You know what it is. You’ve felt it. You’ve seen it on the faces of others. Heard it in a lover’s voice over the phone from across country ostensibly at a librarian convention as the sounds of “Hey, I lost my thong bikini AGAIN” and a conga line are clearly audible in the background.
“Well, you say you had nothing to do with murdering these twelve people, but, I dunno, that bloody axe in your hand…”
“If there’s nothing going on between you two, why is she monogramming her initials on your tonsils with her tongue?”
“For a bunch of really spiritual people, Father Flynn and crew sure got lots of ‘splain’ to do to God.”
Whoops! Sorry! That last one was a mini-review of John Patrick Shanley’s play “Doubt”. And, really, it has nothing to do with this post.
Anyway, DOUBT hangs heavy over everything thing we do. Forcing us to second-guess ourselves and others. This can be beneficial when it brings us greater clarity; it can be debilitating when it makes us question every little thing.
Enter: The Writer.
With the exception of my cat scrutinizing a proffered toy, there may be no more doubting creature on the planet than the writer. We question EVERYTHING. Would the protagonist really do that? I had him turn left, but should it have been right? Does this sentence make the best use of subject/verb agreement? Have I developed this enough? Is this Tweet witty and/or insightful enough? WON’T ANYBODY LOVE ME EVER!
It’s hell to be a creative type. Painters, sculptors, actors and politicians all have the same problem. We all make stuff up, crafting something out of nothing, and we all know what we think will make the audience happy, but we really have no clue. None of us. We fumble around trying this and that until something sticks. Then we beat that into the ground for all it’s worth until it’s time to fumble over something else.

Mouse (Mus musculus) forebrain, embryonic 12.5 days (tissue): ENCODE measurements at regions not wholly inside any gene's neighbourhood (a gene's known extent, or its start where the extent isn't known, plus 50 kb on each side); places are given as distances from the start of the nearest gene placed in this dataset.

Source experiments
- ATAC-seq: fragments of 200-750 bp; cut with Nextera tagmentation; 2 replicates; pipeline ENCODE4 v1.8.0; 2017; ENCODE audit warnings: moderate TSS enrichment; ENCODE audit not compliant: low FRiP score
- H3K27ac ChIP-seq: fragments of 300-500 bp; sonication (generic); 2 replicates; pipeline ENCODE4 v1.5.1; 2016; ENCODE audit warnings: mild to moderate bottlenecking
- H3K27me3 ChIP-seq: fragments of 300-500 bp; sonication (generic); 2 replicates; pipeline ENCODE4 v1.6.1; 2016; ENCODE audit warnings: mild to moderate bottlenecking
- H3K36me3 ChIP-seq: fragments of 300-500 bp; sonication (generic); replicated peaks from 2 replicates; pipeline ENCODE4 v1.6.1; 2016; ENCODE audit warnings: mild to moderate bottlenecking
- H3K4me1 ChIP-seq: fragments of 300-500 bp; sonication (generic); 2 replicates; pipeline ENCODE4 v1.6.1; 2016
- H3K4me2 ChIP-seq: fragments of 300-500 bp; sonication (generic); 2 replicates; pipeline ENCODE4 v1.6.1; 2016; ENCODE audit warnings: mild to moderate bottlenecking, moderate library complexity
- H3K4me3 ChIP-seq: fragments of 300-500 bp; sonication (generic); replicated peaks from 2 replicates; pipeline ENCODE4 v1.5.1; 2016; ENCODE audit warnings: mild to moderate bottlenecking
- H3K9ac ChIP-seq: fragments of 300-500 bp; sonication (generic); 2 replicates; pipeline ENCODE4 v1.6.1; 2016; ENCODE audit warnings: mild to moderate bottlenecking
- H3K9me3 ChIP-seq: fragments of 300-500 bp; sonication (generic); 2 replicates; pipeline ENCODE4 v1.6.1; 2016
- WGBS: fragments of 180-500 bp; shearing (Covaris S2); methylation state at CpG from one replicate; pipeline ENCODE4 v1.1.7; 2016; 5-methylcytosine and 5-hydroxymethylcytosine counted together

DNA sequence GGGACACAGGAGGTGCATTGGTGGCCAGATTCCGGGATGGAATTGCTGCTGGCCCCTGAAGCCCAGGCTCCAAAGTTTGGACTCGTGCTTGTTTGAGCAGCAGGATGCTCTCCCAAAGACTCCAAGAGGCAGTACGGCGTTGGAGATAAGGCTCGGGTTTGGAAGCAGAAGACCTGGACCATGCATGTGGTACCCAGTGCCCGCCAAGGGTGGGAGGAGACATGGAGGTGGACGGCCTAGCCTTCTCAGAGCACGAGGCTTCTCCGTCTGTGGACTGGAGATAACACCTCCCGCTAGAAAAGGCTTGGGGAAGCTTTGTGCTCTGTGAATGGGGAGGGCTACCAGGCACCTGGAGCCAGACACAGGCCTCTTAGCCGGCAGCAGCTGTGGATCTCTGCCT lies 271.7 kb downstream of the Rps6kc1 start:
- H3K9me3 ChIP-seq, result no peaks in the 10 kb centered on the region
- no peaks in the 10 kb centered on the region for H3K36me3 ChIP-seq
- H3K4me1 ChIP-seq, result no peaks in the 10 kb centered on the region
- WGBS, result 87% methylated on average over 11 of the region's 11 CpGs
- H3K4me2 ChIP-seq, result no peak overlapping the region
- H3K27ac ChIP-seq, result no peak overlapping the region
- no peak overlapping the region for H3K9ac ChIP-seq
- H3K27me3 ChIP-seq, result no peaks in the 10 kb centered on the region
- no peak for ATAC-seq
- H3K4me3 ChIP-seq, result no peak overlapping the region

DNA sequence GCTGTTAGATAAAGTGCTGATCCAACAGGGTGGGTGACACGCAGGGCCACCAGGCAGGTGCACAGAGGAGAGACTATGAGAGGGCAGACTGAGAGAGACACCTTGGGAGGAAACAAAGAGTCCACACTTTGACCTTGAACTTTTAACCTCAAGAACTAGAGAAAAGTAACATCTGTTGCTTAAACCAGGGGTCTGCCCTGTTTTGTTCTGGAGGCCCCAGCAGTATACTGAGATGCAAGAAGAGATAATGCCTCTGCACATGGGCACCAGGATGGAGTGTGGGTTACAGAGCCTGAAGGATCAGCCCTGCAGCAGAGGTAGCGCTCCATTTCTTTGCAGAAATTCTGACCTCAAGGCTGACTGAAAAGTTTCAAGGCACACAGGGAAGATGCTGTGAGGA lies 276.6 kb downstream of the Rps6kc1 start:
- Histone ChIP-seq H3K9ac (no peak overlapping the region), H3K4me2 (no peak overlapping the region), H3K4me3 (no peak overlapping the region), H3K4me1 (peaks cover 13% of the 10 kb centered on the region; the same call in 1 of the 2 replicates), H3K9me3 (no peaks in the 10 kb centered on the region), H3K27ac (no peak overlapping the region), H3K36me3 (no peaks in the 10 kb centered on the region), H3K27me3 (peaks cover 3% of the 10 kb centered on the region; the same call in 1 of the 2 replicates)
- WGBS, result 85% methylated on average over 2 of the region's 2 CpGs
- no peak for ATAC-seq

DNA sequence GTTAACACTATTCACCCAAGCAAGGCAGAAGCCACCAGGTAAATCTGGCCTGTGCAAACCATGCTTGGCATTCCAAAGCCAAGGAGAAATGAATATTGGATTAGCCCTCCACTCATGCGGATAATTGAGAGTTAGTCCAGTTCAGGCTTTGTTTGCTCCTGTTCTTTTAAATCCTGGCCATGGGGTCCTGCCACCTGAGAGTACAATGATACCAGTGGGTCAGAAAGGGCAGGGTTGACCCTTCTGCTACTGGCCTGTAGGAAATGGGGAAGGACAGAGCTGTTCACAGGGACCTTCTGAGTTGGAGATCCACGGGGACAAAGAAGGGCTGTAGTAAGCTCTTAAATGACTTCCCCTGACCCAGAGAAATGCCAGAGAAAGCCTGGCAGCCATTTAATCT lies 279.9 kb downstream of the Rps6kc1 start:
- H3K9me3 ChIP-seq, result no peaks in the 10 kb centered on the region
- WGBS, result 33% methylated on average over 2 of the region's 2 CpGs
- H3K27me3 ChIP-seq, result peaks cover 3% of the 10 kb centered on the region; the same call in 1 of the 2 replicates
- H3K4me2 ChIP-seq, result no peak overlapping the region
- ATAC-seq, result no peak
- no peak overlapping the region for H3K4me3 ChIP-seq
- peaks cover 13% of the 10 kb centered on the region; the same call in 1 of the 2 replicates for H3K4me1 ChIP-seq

Unlike, say, math, where there typically is a RIGHT ANSWER. For the writer, except for points of fact, there is no RIGHT ANSWER. Writers make choices. Go left or go right. Kill this character in chapter five. Let her live. The book is done. THE BOOK IS NOT DONE. Whatever the quandary, we make a choice. We can never know if it’s the right one.
But we press on. We keep writing and revising. Editing like made. Keep this in! Cut that out! Hate that word! Don’t ever write THAT WORD AGAIN!
Until, finally, we’re done. How do we know we’re done? Instinct. How do we develop instinct? Lots of practice. Lots and lots. So much practice, it’ll make you puke. Wait, that might be the gin & tonics consumed while practicing…
Anyway, even for all this time put in at the keyboard, doubt never really goes away. But if you put in the time and develop your writerly instinct (and really there is no other way to do it than by putting in the time) your instinct can taser that doubt long enough to let you sneak out the side door and finish your project with some degree of confidence, even as doubt screams in your ears, “Don’t tase me, bro! Doubt is your friend….maybe. owowowow! I mean doubt is your friend definitely.”.
Is that all there is to be said on the topic of writerly doubt? Probably not. But have I reached the end of this post? I’m gonna go ahead and say yes.
And I’ll just have to deal with that.